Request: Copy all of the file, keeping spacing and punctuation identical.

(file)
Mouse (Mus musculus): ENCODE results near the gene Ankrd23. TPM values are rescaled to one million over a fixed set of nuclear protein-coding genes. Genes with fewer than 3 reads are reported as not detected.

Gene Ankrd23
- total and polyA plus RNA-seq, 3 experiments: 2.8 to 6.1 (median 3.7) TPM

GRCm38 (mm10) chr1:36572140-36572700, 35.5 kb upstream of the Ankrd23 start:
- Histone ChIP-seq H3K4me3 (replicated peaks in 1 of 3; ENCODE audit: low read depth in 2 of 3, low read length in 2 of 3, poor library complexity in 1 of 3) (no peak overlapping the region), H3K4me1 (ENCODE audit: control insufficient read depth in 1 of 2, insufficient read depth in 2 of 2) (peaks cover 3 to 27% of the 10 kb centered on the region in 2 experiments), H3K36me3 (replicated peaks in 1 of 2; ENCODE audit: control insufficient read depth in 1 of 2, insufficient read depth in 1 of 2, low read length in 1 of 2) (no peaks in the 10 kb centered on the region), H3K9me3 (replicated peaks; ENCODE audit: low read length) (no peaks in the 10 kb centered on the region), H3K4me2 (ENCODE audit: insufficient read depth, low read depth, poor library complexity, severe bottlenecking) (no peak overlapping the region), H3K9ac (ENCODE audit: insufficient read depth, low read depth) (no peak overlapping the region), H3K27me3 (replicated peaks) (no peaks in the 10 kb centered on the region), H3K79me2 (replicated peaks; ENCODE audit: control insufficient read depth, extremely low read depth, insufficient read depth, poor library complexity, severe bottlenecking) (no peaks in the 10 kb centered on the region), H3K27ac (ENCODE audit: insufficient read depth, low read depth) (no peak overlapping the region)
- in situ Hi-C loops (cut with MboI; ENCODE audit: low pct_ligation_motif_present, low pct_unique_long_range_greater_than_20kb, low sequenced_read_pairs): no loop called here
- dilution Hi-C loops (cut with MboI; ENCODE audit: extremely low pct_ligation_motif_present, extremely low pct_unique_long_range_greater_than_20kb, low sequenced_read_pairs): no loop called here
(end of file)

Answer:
Mouse (Mus musculus): ENCODE results near the gene Ankrd23. TPM values are rescaled to one million over a fixed set of nuclear protein-coding genes. Genes with fewer than 3 reads are reported as not detected.

Gene Ankrd23
- total and polyA plus RNA-seq, 3 experiments: 2.8 to 6.1 (median 3.7) TPM

GRCm38 (mm10) chr1:36572140-36572700, 35.5 kb upstream of the Ankrd23 start:
- Histone ChIP-seq H3K4me3 (replicated peaks in 1 of 3; ENCODE audit: low read depth in 2 of 3, low read length in 2 of 3, poor library complexity in 1 of 3) (no peak overlapping the region), H3K4me1 (ENCODE audit: control insufficient read depth in 1 of 2, insufficient read depth in 2 of 2) (peaks cover 3 to 27% of the 10 kb centered on the region in 2 experiments), H3K36me3 (replicated peaks in 1 of 2; ENCODE audit: control insufficient read depth in 1 of 2, insufficient read depth in 1 of 2, low read length in 1 of 2) (no peaks in the 10 kb centered on the region), H3K9me3 (replicated peaks; ENCODE audit: low read length) (no peaks in the 10 kb centered on the region), H3K4me2 (ENCODE audit: insufficient read depth, low read depth, poor library complexity, severe bottlenecking) (no peak overlapping the region), H3K9ac (ENCODE audit: insufficient read depth, low read depth) (no peak overlapping the region), H3K27me3 (replicated peaks) (no peaks in the 10 kb centered on the region), H3K79me2 (replicated peaks; ENCODE audit: control insufficient read depth, extremely low read depth, insufficient read depth, poor library complexity, severe bottlenecking) (no peaks in the 10 kb centered on the region), H3K27ac (ENCODE audit: insufficient read depth, low read depth) (no peak overlapping the region)
- in situ Hi-C loops (cut with MboI; ENCODE audit: low pct_ligation_motif_present, low pct_unique_long_range_greater_than_20kb, low sequenced_read_pairs): no loop called here
- dilution Hi-C loops (cut with MboI; ENCODE audit: extremely low pct_ligation_motif_present, extremely low pct_unique_long_range_greater_than_20kb, low sequenced_read_pairs): no loop called here